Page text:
A Deed So Accursed

A Deed So Accursed

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From the end of Reconstruction to the onset of the civil rights era, lynching was prevalent in developing and frontier regions that had a dynamic and fluid African American population. Focusing on Mississippi and South Carolina because of the high proportion of African Americans in each state during qthe age of lynching, q Terence Finnegan explains lynching as a consequence of the revolution in social relationsa€”assertiveness, competition, and tensiona€”that resulted from emancipation. A comprehensive study of lynching in Mississippi and South Carolina, A Deed So Accursed reveals the economic and social circumstances that spawned lynching and explores the interplay between extralegal violence and political and civil rights. Finnegan's research shows that lynching rates depended on factors other than caste conflict and the interaction of race and southern notions of honor. Although lynching supported the ends of white supremacy, many mobs lynched more for private retaliation than for communal motives, which explains why mobs varied greatly in size, organization, behavior, and purpose. The resistance of African Americans was vigorous and sustained and took on a variety of forms, but depending on the circumstances, black resistance could sometimes provoke rather than deter lynching. Ultimately, Finnegan shows how out of the tragedy of lynching came the triumph of the civil rights movement, which was built upon the organizational efforts of African American anti-lynching campaigns.In some parts of the Delta, one could aquot;ride for miles along the Mississippi River. . . without seeing a white man. ... Another reason for the smaller size of Delta mobs was that for the most part Delta planters wanted to handle tenant problemsanbsp;...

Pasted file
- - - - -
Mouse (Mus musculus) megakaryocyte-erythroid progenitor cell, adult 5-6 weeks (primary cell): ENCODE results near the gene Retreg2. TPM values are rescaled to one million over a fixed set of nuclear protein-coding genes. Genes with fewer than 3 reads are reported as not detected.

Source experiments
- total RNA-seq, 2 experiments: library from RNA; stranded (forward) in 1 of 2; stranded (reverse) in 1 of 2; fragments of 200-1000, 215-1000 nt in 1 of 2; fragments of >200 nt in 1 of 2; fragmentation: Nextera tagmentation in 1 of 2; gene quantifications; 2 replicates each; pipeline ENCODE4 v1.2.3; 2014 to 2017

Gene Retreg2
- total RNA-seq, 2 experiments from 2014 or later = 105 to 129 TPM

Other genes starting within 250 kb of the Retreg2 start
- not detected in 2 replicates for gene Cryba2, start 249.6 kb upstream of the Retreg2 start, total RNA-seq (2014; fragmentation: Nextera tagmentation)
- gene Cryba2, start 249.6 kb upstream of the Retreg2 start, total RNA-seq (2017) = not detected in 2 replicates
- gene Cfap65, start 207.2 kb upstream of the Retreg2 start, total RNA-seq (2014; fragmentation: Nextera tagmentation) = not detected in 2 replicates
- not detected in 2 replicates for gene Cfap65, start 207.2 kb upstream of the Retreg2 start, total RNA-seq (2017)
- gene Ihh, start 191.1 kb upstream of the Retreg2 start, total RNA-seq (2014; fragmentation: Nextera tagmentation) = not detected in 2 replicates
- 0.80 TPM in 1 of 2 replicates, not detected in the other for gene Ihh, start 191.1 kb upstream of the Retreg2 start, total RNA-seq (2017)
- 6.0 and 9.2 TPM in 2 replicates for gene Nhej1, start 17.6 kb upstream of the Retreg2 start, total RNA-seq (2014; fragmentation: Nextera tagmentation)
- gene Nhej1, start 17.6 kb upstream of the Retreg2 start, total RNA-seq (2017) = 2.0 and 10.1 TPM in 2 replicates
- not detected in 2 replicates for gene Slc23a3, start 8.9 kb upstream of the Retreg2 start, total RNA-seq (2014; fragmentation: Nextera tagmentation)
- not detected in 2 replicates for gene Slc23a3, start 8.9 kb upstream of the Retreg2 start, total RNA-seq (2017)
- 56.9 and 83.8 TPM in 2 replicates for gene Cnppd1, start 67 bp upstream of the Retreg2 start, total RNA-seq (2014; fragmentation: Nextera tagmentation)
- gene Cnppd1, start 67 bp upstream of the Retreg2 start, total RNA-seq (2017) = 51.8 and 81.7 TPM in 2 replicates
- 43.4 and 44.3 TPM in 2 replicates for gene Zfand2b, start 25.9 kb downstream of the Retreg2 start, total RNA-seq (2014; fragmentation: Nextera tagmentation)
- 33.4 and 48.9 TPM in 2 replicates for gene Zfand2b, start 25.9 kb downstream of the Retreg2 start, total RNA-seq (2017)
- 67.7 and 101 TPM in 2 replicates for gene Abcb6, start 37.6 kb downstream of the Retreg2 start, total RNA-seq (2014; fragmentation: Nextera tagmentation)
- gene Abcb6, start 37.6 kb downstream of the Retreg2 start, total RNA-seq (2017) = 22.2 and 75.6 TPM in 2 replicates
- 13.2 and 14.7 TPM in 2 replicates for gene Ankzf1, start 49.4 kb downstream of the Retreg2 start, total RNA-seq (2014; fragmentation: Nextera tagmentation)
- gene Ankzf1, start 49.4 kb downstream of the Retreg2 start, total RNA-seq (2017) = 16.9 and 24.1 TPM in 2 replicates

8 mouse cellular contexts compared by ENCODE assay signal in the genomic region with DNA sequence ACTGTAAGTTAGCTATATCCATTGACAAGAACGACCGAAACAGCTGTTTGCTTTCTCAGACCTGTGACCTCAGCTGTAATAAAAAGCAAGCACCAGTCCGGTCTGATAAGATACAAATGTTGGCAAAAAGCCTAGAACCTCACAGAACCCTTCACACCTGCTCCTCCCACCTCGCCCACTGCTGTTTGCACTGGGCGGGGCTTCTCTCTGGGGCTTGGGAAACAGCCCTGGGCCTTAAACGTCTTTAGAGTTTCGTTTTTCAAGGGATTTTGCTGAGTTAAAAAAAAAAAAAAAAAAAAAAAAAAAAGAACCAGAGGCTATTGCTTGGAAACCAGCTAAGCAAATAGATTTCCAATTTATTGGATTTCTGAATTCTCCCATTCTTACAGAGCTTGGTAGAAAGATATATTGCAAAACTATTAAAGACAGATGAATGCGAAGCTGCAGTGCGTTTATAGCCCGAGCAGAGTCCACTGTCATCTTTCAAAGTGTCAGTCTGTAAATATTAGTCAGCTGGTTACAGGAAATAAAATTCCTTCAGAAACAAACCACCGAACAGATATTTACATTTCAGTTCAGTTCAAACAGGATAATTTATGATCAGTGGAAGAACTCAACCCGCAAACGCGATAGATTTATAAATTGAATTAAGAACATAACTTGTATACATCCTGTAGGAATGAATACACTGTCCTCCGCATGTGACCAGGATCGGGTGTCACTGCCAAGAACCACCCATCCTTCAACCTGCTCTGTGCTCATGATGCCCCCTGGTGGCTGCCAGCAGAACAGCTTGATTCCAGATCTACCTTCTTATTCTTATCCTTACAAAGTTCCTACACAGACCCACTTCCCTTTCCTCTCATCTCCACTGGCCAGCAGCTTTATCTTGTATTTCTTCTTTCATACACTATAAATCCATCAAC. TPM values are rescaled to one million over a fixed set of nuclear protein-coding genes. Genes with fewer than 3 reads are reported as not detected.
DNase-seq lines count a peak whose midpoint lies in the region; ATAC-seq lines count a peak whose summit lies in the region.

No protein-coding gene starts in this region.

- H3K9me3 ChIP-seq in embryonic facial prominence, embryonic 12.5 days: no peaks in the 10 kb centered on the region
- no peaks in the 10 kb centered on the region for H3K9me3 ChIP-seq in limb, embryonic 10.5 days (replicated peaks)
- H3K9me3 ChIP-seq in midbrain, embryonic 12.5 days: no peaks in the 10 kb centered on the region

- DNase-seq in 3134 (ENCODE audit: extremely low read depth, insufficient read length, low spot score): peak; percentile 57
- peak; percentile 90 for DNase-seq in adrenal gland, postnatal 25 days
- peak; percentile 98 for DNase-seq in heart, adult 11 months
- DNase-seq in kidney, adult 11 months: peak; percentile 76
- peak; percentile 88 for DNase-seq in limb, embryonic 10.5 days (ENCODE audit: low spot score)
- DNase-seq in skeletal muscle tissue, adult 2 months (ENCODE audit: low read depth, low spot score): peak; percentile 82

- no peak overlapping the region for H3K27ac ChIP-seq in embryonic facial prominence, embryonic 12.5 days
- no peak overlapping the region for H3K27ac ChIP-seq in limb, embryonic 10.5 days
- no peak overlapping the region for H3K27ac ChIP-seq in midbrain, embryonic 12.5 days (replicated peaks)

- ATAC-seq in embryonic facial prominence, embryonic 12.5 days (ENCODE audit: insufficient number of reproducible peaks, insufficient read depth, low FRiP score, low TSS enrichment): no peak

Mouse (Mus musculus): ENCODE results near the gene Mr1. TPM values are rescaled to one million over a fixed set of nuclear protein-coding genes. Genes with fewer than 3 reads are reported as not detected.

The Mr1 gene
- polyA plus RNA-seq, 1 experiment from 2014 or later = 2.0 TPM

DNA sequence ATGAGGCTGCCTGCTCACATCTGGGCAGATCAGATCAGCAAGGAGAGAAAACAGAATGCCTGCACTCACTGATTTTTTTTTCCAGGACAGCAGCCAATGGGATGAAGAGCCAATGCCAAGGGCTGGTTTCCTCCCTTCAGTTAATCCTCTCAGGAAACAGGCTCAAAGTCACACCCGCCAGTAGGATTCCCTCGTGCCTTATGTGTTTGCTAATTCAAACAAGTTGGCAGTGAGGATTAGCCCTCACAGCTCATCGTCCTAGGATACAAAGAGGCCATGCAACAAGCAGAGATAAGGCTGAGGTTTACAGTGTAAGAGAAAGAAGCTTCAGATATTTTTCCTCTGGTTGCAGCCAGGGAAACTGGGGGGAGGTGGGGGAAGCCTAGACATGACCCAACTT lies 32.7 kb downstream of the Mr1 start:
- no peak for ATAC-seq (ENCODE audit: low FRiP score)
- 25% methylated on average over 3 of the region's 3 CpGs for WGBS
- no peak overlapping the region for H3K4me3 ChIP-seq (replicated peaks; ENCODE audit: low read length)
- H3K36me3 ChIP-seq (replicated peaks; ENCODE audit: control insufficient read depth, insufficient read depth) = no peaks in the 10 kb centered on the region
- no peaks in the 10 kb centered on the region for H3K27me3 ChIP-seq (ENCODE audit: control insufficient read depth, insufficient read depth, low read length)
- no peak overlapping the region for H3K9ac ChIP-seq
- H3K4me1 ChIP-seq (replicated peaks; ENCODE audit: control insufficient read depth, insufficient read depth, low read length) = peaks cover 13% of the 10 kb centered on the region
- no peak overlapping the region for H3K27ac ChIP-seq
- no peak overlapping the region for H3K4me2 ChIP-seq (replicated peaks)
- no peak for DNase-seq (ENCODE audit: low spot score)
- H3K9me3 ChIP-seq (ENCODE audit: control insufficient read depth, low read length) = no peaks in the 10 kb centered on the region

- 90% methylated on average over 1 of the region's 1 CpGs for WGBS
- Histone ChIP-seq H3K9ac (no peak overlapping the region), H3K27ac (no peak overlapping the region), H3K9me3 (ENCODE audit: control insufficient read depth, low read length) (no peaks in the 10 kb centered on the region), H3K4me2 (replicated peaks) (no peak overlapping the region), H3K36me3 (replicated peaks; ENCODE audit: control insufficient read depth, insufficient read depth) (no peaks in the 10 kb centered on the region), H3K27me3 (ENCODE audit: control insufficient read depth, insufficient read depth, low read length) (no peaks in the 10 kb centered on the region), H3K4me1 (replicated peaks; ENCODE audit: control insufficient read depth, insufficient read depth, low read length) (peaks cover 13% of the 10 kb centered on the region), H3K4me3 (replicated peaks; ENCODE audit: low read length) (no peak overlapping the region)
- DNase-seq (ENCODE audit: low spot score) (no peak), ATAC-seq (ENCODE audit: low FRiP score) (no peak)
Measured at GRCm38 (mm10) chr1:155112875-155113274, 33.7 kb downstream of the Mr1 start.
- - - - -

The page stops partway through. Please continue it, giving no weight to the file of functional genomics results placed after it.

Title:A Deed So Accursed
Author:Terence Finnegan
Publisher:University of Virginia Press - 2013


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